The Olympics, amateurism and Britain’s coaching heritage.

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dc.contributor.author Day, Dave en
dc.contributor.author Carter, Neil en
dc.contributor.author Carpenter, Tegan en
dc.date.accessioned 2012-04-30T11:16:37Z
dc.date.available 2012-04-30T11:16:37Z
dc.date.issued 2012-03-09
dc.identifier.citation Day, D., Carter, N. and Carpenter, T. (2012) The Olympics, amateurism and Britain’s coaching heritage. International Journal of Heritage Studies, 19 (2), pp. 139-152 en
dc.identifier.issn 1470-3610
dc.identifier.uri http://hdl.handle.net/2086/5985
dc.description.abstract Although an increase in the quality and availability of sports coaching is one of the ‘soft’ legacy targets for the organisers of London 2012, little is actually known about the ongoing relationships between the Olympic Games and Britain’s coaching traditions, social practices which form an important part of the nation’s intangible cultural heritage. Using newspaper reports and organisational archives, this paper explores how the London Games in 1908 and 1948 impacted on British attitudes to coaching at the level of elite sport and highlights in the process the lasting impact of the cultural heritages of amateurism and voluntarism. The debates and coaching initiatives that followed these Games challenged some of the fundamental tenets of British sporting heritage but amateurism was so ingrained into the sporting culture that changes were always slow and highly contested. As Britain prepares for 2012, coaching is at the forefront of the drive for success but the experiences of previous home Olympics suggest that cultural heritages such as coaching practice can be highly resistant to change and that intangibles such as preferences for voluntarism will continue to impact on attempts to professionalise coaching. en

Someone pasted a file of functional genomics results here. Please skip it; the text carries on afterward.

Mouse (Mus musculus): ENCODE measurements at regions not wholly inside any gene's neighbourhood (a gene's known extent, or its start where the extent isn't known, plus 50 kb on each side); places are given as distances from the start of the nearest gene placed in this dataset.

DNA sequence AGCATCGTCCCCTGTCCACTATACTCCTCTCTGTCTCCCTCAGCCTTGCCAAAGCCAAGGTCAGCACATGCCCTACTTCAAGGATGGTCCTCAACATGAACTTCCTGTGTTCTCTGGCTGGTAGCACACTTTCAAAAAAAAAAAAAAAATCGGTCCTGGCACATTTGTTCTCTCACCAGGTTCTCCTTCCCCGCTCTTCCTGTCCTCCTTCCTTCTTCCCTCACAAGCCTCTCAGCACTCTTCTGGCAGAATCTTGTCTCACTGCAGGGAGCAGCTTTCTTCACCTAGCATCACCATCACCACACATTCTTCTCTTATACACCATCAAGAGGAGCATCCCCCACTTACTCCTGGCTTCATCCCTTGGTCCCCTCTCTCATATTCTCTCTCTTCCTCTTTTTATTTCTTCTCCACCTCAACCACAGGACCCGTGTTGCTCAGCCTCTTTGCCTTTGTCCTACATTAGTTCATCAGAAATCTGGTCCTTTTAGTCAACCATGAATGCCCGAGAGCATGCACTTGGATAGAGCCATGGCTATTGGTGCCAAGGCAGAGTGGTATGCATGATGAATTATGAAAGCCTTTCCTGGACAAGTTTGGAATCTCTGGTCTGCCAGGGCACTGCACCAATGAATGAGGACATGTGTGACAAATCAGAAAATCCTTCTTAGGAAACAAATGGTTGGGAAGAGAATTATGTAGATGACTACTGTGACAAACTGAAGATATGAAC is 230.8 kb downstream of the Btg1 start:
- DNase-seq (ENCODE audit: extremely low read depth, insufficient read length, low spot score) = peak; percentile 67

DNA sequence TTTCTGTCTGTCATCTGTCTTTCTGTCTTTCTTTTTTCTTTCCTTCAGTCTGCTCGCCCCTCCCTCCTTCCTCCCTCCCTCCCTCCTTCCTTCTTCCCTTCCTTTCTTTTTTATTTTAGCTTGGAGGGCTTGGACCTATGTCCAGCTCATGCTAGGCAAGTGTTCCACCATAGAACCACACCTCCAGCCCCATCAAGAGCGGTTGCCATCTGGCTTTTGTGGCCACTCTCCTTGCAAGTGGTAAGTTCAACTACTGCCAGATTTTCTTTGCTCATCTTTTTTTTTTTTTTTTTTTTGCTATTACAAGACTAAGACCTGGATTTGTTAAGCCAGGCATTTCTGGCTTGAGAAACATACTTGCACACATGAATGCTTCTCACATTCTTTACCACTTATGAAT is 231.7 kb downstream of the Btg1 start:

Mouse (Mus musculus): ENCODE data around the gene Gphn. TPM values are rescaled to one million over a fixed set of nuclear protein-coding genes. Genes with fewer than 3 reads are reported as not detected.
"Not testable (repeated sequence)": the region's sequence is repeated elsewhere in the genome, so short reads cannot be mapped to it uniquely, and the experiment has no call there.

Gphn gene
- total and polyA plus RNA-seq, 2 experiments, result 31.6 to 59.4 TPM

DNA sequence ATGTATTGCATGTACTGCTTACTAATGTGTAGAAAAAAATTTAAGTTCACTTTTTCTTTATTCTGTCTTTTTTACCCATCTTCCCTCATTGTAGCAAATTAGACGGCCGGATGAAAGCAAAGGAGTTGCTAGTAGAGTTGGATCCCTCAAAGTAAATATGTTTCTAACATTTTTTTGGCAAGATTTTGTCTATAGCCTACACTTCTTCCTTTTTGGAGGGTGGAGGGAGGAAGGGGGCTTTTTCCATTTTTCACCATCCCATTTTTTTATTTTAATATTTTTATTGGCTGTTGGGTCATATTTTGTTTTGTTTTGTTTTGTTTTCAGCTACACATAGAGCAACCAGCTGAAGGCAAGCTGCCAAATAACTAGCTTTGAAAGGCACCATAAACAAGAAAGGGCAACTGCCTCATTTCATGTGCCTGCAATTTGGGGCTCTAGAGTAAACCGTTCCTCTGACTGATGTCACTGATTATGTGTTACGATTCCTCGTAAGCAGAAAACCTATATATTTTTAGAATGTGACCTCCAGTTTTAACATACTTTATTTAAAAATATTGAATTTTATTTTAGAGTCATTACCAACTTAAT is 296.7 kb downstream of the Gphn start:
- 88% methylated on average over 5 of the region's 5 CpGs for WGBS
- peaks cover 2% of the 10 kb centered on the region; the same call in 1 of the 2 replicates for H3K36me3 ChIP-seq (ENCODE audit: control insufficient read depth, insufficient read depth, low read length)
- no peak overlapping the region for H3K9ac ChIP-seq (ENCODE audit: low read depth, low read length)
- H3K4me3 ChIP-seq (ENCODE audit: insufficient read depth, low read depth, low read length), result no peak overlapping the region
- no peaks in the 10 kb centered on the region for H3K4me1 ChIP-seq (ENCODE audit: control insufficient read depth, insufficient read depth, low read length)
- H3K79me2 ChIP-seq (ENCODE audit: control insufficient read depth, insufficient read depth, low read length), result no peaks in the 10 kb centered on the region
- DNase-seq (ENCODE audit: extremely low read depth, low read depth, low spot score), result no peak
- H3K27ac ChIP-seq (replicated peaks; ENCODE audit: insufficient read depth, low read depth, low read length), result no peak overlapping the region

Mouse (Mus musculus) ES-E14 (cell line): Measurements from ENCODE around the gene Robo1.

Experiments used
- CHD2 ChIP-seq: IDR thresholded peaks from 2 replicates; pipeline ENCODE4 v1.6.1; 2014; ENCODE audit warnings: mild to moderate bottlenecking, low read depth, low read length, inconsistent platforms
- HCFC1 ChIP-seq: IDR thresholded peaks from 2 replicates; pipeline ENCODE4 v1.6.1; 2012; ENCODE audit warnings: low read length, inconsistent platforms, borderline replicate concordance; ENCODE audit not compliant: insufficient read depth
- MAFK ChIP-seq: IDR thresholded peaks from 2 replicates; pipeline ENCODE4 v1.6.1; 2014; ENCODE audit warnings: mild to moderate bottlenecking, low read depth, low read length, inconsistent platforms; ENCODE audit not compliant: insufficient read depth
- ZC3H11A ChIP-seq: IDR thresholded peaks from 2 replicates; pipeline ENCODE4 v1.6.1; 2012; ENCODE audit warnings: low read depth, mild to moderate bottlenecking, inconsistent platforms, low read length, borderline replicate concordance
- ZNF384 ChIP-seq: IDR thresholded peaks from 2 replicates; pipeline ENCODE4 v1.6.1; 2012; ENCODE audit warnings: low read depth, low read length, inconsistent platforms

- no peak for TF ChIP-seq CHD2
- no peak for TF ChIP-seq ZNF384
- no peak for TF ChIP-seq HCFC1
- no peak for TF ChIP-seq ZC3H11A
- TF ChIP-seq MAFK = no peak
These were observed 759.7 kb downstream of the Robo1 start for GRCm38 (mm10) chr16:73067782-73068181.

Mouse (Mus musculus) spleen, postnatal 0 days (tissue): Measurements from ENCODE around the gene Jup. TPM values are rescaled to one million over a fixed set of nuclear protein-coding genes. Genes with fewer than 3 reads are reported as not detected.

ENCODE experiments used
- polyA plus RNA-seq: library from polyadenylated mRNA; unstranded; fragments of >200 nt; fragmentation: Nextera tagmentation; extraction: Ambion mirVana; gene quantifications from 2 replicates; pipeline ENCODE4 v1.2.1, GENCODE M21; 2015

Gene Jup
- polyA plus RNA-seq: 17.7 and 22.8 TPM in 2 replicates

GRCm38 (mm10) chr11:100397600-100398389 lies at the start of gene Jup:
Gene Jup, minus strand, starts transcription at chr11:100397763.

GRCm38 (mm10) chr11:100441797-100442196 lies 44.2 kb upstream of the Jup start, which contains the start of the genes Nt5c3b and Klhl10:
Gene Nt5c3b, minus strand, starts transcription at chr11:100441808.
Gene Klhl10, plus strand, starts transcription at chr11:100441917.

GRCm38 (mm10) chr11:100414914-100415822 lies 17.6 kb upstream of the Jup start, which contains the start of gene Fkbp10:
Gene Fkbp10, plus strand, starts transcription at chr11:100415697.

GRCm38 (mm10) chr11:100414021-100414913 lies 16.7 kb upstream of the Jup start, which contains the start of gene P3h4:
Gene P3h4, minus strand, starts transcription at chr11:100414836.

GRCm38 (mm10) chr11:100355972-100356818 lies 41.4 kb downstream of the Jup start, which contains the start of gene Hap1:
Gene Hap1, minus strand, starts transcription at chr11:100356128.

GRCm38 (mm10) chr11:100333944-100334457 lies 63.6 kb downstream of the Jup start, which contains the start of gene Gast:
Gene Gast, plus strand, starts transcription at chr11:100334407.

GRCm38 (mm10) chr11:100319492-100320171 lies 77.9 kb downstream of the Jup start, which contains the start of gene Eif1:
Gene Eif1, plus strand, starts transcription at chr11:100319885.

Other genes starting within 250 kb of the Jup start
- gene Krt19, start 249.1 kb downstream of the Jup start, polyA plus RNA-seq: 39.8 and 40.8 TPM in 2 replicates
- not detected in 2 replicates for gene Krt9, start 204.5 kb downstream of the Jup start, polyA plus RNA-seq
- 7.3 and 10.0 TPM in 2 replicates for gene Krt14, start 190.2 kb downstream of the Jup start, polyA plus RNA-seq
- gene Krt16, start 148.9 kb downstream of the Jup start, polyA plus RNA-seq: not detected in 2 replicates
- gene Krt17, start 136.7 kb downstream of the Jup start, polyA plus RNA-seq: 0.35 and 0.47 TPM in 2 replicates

dc.language.iso en en
dc.publisher Taylor and Francis en
dc.subject coaching en
dc.subject intangible cultural heritage en
dc.subject legacy en
dc.subject London Olympic Games en
dc.subject amateurism en
dc.title The Olympics, amateurism and Britain’s coaching heritage. en
dc.type Article en
dc.identifier.doi http://dx.doi.org/10.1080/13527258.2011.651742
dc.researchgroup International Centre for Sports History and Culture en
dc.peerreviewed Yes en


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